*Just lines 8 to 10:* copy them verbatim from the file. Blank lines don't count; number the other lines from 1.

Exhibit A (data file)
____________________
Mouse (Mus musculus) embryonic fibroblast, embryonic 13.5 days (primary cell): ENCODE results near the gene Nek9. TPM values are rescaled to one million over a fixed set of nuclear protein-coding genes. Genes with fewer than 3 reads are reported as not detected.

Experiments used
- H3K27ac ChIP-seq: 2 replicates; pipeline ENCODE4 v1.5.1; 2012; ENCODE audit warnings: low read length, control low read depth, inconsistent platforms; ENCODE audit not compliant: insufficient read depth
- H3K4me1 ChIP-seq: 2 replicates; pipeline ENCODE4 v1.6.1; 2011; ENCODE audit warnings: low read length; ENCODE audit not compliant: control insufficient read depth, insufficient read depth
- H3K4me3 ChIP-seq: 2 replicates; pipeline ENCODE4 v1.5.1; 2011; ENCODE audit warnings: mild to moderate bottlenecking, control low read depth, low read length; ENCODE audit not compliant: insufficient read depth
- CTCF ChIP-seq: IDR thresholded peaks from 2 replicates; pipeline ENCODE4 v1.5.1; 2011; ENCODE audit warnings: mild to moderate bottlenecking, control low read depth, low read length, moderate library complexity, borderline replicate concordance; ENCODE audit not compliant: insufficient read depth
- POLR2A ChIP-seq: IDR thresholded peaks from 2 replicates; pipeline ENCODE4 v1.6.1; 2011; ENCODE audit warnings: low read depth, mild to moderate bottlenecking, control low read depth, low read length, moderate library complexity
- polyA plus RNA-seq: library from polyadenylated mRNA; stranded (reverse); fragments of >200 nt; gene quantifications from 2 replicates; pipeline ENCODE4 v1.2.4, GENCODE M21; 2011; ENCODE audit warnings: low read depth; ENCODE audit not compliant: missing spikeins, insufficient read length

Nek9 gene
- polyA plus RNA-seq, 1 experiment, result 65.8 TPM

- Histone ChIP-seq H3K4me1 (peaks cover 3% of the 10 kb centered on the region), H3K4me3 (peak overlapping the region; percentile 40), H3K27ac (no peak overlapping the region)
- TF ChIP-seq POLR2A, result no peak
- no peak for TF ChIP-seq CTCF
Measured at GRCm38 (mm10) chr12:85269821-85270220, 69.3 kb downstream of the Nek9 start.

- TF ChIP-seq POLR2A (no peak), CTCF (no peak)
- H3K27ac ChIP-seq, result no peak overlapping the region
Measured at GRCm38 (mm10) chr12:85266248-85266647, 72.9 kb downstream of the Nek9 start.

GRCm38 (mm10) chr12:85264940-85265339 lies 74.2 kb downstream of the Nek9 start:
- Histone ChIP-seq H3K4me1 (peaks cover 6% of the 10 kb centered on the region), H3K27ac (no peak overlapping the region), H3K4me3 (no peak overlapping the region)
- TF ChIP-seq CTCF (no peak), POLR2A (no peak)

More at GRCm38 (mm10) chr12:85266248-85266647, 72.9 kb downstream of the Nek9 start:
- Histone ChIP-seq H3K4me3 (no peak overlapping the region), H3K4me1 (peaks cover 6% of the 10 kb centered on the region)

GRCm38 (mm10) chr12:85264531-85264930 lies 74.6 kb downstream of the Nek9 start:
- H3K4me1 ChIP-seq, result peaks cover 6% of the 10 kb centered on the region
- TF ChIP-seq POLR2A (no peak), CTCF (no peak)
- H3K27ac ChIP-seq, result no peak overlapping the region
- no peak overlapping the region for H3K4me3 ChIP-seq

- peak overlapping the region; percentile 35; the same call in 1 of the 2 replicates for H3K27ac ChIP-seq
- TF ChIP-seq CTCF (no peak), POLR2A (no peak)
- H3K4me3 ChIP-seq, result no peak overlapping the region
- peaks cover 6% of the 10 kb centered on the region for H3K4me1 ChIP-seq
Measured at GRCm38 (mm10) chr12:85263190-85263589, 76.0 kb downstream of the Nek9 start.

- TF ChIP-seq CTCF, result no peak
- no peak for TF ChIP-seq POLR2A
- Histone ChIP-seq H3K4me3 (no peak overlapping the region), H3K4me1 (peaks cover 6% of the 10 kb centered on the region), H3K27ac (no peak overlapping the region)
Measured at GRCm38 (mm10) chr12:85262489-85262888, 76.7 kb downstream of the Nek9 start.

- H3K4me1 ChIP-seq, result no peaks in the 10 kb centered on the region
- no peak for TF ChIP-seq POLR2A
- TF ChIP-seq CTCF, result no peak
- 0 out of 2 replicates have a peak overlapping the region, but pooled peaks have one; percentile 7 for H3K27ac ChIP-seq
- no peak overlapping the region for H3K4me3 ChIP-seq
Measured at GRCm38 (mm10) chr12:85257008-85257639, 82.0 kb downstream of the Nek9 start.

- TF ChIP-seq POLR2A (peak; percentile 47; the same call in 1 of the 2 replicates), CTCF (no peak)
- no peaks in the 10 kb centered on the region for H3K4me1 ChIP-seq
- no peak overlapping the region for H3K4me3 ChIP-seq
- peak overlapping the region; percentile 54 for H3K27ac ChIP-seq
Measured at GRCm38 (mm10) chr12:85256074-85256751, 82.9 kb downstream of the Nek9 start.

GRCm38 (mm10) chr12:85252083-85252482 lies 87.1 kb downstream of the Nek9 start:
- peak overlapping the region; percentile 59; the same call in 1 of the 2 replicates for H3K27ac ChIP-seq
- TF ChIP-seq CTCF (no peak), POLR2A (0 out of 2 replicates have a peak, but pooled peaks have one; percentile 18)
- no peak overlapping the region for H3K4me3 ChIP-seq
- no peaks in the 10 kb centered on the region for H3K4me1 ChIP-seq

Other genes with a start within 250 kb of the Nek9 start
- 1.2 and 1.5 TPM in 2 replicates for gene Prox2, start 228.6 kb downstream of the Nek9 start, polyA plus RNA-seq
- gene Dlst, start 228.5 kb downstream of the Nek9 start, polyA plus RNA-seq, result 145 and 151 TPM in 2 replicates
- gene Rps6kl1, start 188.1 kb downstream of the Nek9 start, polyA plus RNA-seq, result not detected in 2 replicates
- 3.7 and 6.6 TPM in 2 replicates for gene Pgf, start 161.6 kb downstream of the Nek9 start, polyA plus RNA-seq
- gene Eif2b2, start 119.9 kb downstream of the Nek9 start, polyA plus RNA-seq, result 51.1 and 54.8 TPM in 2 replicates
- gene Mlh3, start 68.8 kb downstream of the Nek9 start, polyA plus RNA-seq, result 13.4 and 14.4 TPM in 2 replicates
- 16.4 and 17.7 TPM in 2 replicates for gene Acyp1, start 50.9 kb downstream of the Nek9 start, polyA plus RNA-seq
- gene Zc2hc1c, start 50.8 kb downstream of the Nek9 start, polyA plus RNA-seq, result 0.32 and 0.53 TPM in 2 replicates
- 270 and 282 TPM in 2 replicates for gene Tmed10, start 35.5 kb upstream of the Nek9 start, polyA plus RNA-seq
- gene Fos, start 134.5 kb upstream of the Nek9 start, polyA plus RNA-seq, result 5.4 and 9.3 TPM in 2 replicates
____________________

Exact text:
- polyA plus RNA-seq: library from polyadenylated mRNA; stranded (reverse); fragments of >200 nt; gene quantifications from 2 replicates; pipeline ENCODE4 v1.2.4, GENCODE M21; 2011; ENCODE audit warnings: low read depth; ENCODE audit not compliant: missing spikeins, insufficient read length

Nek9 gene
- polyA plus RNA-seq, 1 experiment, result 65.8 TPM